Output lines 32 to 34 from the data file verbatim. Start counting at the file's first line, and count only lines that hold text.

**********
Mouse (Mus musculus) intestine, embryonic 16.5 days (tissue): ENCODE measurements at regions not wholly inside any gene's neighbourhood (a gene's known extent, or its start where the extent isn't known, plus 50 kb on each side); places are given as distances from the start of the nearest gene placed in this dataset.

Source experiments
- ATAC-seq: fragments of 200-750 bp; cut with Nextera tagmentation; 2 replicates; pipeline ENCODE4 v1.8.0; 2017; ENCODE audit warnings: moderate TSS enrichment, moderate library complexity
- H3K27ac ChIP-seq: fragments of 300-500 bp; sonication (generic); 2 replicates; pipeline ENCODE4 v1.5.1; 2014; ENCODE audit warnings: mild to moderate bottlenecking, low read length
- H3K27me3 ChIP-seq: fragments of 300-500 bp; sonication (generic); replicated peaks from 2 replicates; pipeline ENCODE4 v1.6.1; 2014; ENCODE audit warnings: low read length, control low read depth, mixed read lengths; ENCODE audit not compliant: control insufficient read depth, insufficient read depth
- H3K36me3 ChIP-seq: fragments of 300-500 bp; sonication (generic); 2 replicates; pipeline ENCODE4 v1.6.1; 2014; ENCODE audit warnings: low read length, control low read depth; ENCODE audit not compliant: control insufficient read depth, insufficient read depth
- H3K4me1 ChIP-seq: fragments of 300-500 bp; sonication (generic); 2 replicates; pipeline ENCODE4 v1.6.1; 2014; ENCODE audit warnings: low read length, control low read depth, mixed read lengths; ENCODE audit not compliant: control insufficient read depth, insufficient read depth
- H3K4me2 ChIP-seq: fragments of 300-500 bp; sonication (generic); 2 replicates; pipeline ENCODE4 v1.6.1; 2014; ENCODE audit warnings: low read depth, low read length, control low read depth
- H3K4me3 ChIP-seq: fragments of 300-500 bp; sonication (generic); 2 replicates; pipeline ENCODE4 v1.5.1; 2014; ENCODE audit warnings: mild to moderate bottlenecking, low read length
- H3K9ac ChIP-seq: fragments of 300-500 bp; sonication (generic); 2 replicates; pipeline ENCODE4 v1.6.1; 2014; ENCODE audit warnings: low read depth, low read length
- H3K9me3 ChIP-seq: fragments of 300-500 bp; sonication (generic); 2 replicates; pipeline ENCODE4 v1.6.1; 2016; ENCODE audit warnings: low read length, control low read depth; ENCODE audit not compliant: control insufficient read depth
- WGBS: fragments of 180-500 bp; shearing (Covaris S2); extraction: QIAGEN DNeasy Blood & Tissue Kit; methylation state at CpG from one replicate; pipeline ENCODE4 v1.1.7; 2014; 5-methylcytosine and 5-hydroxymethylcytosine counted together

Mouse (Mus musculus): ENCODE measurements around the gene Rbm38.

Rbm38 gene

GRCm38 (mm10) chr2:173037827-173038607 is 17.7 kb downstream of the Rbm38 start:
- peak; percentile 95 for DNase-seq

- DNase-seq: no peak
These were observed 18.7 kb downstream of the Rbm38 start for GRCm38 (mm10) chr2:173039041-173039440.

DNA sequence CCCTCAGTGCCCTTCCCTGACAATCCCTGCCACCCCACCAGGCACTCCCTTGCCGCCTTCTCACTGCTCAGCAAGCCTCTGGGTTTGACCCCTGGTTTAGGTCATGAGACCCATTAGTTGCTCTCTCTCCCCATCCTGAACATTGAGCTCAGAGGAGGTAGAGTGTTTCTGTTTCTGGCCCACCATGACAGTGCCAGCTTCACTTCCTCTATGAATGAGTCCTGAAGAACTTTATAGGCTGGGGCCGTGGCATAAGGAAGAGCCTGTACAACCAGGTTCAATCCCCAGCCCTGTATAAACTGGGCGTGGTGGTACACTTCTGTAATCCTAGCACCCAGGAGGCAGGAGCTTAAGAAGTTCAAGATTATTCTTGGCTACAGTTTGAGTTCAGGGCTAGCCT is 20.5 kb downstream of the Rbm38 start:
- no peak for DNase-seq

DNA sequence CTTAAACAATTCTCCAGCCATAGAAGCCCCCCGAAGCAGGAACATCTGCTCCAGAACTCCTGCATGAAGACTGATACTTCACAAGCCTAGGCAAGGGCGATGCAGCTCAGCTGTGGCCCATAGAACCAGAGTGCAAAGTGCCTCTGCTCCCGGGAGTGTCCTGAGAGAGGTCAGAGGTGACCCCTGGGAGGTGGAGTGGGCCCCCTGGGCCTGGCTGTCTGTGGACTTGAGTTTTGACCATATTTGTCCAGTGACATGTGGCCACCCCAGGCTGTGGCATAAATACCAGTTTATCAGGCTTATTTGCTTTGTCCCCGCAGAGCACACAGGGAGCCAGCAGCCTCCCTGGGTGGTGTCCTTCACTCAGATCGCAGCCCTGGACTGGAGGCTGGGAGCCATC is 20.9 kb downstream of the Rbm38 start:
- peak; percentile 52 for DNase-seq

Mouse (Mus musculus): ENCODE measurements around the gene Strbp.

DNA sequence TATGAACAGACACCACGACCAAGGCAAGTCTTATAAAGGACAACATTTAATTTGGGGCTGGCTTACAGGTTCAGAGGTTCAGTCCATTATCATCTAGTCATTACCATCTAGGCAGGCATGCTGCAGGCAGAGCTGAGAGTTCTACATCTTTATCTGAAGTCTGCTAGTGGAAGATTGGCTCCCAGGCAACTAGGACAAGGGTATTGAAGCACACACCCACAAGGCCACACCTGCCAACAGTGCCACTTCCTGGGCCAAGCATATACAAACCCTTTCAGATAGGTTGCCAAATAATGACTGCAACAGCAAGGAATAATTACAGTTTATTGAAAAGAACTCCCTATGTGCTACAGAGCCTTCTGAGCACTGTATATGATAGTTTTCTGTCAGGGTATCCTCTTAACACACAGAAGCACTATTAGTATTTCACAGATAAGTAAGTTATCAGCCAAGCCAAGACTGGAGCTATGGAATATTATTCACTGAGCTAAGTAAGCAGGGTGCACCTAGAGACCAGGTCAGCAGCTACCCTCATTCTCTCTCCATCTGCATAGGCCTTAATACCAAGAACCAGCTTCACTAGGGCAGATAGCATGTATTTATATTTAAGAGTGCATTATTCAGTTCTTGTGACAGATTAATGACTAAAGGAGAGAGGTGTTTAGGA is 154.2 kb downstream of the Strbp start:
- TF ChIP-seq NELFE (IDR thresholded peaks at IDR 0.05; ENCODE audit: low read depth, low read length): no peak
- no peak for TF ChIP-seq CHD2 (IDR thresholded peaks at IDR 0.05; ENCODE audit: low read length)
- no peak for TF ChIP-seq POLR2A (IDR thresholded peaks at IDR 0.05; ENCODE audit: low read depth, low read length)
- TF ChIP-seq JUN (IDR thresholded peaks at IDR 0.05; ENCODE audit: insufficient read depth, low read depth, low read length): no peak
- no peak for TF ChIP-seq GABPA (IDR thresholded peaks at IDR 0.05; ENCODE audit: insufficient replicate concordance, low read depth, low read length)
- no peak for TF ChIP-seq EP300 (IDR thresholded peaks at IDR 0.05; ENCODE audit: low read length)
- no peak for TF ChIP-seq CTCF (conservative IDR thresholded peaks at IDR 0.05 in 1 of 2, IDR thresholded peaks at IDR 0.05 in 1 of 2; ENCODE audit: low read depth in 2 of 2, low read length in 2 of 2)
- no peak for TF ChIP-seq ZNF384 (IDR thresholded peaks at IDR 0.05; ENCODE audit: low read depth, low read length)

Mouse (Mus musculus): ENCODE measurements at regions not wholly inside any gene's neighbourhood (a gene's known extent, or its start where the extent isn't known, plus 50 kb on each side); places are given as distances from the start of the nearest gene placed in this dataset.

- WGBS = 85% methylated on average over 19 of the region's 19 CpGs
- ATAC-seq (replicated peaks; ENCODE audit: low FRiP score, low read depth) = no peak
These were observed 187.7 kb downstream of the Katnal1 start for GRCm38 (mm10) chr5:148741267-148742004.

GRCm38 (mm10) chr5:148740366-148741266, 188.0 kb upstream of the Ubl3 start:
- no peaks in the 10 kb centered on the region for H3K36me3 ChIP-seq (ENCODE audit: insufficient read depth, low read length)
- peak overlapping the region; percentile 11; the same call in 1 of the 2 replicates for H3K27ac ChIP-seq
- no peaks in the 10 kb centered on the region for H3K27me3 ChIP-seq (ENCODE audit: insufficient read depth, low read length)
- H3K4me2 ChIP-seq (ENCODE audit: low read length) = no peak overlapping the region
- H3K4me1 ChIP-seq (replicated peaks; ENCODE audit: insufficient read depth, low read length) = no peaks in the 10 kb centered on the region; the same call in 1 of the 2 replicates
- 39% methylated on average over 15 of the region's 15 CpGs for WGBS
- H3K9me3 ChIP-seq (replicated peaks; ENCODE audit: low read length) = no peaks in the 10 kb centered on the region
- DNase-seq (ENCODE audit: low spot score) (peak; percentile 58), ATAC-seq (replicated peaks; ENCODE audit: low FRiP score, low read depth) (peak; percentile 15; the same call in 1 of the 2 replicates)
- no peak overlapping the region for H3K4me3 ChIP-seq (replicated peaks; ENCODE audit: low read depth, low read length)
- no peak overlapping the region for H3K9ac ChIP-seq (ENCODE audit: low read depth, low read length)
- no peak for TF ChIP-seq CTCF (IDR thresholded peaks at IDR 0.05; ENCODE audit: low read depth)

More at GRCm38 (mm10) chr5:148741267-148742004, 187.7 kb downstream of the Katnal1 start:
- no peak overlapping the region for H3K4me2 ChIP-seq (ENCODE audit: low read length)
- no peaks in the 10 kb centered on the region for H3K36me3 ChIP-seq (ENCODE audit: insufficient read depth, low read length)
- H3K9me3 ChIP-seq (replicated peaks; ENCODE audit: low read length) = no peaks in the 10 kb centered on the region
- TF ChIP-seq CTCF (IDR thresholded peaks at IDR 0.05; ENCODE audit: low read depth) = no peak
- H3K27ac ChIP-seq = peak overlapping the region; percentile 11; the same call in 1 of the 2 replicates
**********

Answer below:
- no peak for TF ChIP-seq ZNF384 (IDR thresholded peaks at IDR 0.05; ENCODE audit: low read depth, low read length)

Mouse (Mus musculus): ENCODE measurements at regions not wholly inside any gene's neighbourhood (a gene's known extent, or its start where the extent isn't known, plus 50 kb on each side); places are given as distances from the start of the nearest gene placed in this dataset.

- WGBS = 85% methylated on average over 19 of the region's 19 CpGs